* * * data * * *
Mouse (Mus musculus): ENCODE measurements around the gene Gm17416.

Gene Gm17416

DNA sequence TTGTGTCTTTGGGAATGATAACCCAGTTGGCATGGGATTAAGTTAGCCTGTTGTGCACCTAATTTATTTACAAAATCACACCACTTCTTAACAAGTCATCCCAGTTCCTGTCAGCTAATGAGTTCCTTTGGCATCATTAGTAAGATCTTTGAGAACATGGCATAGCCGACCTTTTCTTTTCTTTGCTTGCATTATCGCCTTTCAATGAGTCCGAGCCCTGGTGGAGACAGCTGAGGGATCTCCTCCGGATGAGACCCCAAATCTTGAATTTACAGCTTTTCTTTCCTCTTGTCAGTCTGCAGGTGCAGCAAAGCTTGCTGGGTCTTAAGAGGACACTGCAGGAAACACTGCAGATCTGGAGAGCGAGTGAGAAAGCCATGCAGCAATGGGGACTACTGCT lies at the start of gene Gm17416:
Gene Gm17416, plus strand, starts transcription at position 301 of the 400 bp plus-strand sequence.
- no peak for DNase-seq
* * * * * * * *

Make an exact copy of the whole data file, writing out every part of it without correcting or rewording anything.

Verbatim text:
Mouse (Mus musculus): ENCODE measurements around the gene Gm17416.

Gene Gm17416

DNA sequence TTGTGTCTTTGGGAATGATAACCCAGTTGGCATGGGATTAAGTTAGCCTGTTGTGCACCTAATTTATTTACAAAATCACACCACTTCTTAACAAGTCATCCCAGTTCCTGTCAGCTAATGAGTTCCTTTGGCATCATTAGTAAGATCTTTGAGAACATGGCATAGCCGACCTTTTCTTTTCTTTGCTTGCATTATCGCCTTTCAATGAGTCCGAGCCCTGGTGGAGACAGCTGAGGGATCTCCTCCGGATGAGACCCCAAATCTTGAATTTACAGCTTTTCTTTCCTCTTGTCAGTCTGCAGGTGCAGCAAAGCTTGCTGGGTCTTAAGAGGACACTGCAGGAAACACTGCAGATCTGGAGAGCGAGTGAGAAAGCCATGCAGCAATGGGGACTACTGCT lies at the start of gene Gm17416:
Gene Gm17416, plus strand, starts transcription at position 301 of the 400 bp plus-strand sequence.
- no peak for DNase-seq